In Search of the Spotlight

S Gowri, III Year B.A. English

Is ‘Theatre’, as a genre, respected in the city? S Gowri explores the potential of this field with regard to the scenario in Chennai.

Theatre as a dynamic career option is now being explored as many resort to this field for its flexibility. Many students and professionals deviate to take up theatre as a serious career option owing to the room it provides for creative thinking and implementation of bizarre and outlandish ideas. Theatre explores an individual’s creative senses and urges him/her to portray them on stage devoid of any masquerades, which explains the large scale migration of the working crowd to this particular field.

The Chennai audience, with their universally acknowledged receptivity, especially of any culturally rich art form, have almost accepted theatre as a well defined choice of entertainment as well as a career option these days. Rochana Mohan, a theatre enthusiast who is also a stand up comedian said, “The theatre audience in Chennai is a very open and accepting audience. The audience response for the college play which I was a part of was overwhelming which in turn gave the performers a very positive energy while performing.”

Theatre groups like Evam, The Little Theatre, Crea Shakthi, Madras Players, Stray Factory and so on dominate the theatre front in the city and each of these groups have their unique selling point concerning their performances. Evam calls itself a thriving arts company which makes people believe in the ‘power of arts’.

The Little Theatre came to the forefront in May 1991 and is by far one of the most unique non-profit theatre companies predominantly focussing on children’s theatre and formed shape following the thought that the education system was too stressful for the youngsters who deserved a space for nurturing their creative talents. The brainchild of Aysha Rau, The Little Theatre their annual Christmas pantomimes are much talked off in the city which are led by the group’s artistic director Krishnakumar Balasubramanian (KK). They bank on the inclusive quality of arts and produce theatre at its highest level of ‘artistic excellence’ by bridging cultures and diverse communities.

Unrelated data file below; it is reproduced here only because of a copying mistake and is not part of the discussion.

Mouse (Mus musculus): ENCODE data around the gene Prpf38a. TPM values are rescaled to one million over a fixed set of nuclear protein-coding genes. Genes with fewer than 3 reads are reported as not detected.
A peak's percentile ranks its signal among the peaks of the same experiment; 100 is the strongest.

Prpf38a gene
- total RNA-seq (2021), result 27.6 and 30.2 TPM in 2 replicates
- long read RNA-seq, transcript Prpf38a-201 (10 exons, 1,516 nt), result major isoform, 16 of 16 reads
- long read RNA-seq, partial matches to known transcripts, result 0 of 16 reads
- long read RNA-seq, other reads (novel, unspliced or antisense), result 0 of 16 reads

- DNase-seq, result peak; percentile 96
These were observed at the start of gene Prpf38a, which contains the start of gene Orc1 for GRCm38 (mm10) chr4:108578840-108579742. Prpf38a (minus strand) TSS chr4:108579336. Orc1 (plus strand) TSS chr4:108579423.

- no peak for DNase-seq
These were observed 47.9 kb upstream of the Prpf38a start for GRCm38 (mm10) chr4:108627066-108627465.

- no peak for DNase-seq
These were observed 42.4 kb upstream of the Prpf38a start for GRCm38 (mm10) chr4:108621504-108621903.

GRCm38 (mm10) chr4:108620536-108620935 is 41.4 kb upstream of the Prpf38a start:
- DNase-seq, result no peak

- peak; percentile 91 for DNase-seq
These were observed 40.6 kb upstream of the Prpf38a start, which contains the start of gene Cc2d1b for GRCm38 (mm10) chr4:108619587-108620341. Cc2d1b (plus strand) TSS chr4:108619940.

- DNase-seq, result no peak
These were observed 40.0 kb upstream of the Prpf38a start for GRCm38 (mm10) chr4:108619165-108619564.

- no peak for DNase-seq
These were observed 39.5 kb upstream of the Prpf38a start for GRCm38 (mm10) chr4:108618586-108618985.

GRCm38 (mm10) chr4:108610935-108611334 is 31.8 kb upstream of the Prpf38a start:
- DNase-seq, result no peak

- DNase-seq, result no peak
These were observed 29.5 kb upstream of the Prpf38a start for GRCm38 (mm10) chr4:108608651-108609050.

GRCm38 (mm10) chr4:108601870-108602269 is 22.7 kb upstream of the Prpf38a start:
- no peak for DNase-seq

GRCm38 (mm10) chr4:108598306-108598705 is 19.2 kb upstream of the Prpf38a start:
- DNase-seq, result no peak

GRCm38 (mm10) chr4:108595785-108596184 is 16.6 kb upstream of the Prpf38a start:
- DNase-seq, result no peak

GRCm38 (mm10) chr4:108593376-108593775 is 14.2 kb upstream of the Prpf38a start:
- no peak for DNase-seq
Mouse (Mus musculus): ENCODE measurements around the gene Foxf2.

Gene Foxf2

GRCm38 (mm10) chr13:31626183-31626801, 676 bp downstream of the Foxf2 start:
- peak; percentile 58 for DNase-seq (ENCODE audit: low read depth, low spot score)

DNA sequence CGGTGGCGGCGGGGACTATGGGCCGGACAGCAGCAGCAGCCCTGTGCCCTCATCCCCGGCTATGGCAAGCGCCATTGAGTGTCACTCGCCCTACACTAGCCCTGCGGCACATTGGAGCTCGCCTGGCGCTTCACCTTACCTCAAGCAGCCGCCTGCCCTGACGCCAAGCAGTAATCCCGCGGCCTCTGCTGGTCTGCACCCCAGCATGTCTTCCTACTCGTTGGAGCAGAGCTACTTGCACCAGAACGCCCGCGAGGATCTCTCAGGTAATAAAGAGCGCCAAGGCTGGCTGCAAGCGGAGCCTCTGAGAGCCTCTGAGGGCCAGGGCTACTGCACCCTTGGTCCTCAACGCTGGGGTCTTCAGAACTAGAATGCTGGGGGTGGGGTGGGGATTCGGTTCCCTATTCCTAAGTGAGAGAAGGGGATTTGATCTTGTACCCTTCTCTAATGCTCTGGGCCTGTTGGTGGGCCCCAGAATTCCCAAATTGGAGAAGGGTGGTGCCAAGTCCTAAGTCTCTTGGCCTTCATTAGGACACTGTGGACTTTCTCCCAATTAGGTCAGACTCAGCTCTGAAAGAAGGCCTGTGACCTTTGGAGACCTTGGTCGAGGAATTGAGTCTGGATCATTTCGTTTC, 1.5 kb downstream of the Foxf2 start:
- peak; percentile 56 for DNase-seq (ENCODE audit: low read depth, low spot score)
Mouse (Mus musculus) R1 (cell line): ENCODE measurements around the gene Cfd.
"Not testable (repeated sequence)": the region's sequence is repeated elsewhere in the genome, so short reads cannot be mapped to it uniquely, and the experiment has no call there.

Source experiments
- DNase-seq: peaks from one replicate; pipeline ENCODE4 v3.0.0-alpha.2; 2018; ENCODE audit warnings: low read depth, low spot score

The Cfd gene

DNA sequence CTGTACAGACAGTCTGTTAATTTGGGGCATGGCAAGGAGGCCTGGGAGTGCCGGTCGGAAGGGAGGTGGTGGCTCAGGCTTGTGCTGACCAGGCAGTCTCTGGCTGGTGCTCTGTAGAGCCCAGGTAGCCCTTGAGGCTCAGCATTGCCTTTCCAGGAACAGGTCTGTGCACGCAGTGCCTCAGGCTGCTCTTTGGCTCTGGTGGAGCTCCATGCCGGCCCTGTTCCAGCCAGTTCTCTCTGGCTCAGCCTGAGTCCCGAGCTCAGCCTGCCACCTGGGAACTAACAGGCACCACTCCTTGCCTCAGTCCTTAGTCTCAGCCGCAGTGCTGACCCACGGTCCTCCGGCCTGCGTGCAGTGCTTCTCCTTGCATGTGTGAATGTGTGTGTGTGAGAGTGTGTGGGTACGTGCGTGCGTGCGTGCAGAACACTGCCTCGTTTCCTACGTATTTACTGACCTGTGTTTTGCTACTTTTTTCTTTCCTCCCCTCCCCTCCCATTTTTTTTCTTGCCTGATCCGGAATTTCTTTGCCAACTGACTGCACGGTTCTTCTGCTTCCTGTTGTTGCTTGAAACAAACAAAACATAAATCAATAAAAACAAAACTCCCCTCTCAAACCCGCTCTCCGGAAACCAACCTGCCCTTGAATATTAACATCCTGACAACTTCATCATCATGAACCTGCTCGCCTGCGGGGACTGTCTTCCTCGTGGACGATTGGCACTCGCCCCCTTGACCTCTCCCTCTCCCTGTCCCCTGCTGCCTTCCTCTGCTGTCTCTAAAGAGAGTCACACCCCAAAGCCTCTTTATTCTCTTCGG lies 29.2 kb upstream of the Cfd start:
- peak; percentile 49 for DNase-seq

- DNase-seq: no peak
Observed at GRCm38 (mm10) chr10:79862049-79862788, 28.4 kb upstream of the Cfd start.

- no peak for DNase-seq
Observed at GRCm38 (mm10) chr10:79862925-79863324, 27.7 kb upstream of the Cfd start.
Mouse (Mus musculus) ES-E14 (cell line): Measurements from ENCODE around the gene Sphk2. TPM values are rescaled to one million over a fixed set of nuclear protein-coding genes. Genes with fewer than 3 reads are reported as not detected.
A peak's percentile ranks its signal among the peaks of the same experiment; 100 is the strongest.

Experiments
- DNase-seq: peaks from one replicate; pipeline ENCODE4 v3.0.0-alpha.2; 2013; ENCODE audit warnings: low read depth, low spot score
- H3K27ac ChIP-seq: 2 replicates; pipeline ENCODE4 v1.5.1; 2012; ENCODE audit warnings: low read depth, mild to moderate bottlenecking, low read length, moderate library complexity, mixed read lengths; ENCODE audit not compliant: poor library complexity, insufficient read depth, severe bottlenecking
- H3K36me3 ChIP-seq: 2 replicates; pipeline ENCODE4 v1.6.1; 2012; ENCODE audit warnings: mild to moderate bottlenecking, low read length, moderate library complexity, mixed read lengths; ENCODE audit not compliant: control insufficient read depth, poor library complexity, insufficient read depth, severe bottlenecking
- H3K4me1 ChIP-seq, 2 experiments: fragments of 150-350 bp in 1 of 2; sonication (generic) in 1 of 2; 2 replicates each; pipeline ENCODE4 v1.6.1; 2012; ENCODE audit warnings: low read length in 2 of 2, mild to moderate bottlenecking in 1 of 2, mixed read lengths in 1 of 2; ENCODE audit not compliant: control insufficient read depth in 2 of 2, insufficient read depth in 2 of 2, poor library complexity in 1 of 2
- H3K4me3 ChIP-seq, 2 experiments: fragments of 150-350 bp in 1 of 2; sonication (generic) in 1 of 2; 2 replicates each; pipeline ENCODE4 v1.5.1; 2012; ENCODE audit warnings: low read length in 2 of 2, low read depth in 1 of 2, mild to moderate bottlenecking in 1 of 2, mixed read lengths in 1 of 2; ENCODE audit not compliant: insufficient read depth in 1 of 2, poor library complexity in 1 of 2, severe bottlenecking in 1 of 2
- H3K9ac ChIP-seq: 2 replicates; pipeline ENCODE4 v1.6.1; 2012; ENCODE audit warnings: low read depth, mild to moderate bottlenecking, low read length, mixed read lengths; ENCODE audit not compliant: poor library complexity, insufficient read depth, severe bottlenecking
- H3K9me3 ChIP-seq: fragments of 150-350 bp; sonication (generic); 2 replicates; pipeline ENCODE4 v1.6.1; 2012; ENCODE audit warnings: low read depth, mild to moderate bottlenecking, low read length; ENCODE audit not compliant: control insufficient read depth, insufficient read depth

The Madras Players is the oldest theatre group in India which started off as a group of young theatre enthusiasts who were members of a play reading group established by the British Council in order to promote English language theatre. Their early attempts were with Shakespearean and classic American and British play but have now steered towards contemporary theatre as well. Their recent production ‘Chudamani’, which was staged in September in the city, earned much appreciation for its brilliant screenplay which was based on the much celebrated Tamil writer Chudamani’s short stories.

Crea–Shakthi took shape in 2012, as 7 friends from different professional backgrounds came together to escalate the importance of theatre within the city. This collective passion evolved the group into a recognised theatre institute in less than 2 years which operates a repertory theatre production company and theatre training centres of international standards. The directors of Crea-Shakthi has worked with the stalwarts in the industry like Mahesh Dattani, and have now started concentrating more on Tamil theatre along with their usual production of English plays.

Chennai as a city surely shows vehement interest in different art forms and is never hesitant to accept new ideas. This very attitude of the city crowd is what amplifies the chances for this field to grow.

[Photograph Source:]


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